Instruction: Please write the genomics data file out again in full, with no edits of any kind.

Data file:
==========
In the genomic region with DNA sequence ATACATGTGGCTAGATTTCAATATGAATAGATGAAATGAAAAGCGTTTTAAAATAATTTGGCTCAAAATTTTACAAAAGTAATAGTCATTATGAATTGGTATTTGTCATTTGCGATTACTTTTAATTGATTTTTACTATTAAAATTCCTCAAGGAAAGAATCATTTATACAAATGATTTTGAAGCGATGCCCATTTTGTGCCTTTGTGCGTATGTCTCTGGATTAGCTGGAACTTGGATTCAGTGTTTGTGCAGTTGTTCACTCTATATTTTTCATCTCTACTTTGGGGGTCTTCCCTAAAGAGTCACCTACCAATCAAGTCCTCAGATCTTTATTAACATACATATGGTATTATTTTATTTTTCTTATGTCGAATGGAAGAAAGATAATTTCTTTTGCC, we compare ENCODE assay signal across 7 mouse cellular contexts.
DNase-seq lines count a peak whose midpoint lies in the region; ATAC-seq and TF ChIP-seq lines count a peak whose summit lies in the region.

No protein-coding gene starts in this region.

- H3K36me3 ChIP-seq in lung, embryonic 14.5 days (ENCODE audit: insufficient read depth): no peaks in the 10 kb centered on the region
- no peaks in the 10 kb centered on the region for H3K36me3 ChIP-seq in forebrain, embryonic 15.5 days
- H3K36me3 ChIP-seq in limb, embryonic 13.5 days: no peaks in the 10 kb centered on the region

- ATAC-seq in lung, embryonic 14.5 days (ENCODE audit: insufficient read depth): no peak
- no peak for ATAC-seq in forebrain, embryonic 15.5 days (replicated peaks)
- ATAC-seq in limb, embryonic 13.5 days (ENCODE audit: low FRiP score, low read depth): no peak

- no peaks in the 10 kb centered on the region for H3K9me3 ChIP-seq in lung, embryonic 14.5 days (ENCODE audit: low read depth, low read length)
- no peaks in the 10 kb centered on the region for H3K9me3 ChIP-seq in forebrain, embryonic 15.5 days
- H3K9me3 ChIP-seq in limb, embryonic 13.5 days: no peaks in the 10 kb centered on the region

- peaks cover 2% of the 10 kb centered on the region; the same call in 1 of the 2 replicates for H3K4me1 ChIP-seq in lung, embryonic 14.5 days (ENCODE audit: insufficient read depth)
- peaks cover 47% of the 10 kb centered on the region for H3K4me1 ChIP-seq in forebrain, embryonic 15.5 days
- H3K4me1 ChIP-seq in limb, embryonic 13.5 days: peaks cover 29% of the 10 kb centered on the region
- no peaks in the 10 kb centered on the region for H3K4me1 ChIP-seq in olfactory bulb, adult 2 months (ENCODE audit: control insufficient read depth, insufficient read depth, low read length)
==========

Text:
In the genomic region with DNA sequence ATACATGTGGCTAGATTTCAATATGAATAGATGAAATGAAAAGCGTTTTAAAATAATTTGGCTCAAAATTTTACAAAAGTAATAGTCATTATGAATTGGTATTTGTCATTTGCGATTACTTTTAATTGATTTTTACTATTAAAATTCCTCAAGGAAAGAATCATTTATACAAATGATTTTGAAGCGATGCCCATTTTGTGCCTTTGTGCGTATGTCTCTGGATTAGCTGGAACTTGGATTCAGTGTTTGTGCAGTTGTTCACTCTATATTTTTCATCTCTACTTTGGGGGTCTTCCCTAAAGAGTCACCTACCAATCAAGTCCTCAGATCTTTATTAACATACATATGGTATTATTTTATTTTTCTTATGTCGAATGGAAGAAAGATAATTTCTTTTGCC, we compare ENCODE assay signal across 7 mouse cellular contexts.
DNase-seq lines count a peak whose midpoint lies in the region; ATAC-seq and TF ChIP-seq lines count a peak whose summit lies in the region.

No protein-coding gene starts in this region.

- H3K36me3 ChIP-seq in lung, embryonic 14.5 days (ENCODE audit: insufficient read depth): no peaks in the 10 kb centered on the region
- no peaks in the 10 kb centered on the region for H3K36me3 ChIP-seq in forebrain, embryonic 15.5 days
- H3K36me3 ChIP-seq in limb, embryonic 13.5 days: no peaks in the 10 kb centered on the region

- ATAC-seq in lung, embryonic 14.5 days (ENCODE audit: insufficient read depth): no peak
- no peak for ATAC-seq in forebrain, embryonic 15.5 days (replicated peaks)
- ATAC-seq in limb, embryonic 13.5 days (ENCODE audit: low FRiP score, low read depth): no peak

- no peaks in the 10 kb centered on the region for H3K9me3 ChIP-seq in lung, embryonic 14.5 days (ENCODE audit: low read depth, low read length)
- no peaks in the 10 kb centered on the region for H3K9me3 ChIP-seq in forebrain, embryonic 15.5 days
- H3K9me3 ChIP-seq in limb, embryonic 13.5 days: no peaks in the 10 kb centered on the region

- peaks cover 2% of the 10 kb centered on the region; the same call in 1 of the 2 replicates for H3K4me1 ChIP-seq in lung, embryonic 14.5 days (ENCODE audit: insufficient read depth)
- peaks cover 47% of the 10 kb centered on the region for H3K4me1 ChIP-seq in forebrain, embryonic 15.5 days
- H3K4me1 ChIP-seq in limb, embryonic 13.5 days: peaks cover 29% of the 10 kb centered on the region
- no peaks in the 10 kb centered on the region for H3K4me1 ChIP-seq in olfactory bulb, adult 2 months (ENCODE audit: control insufficient read depth, insufficient read depth, low read length)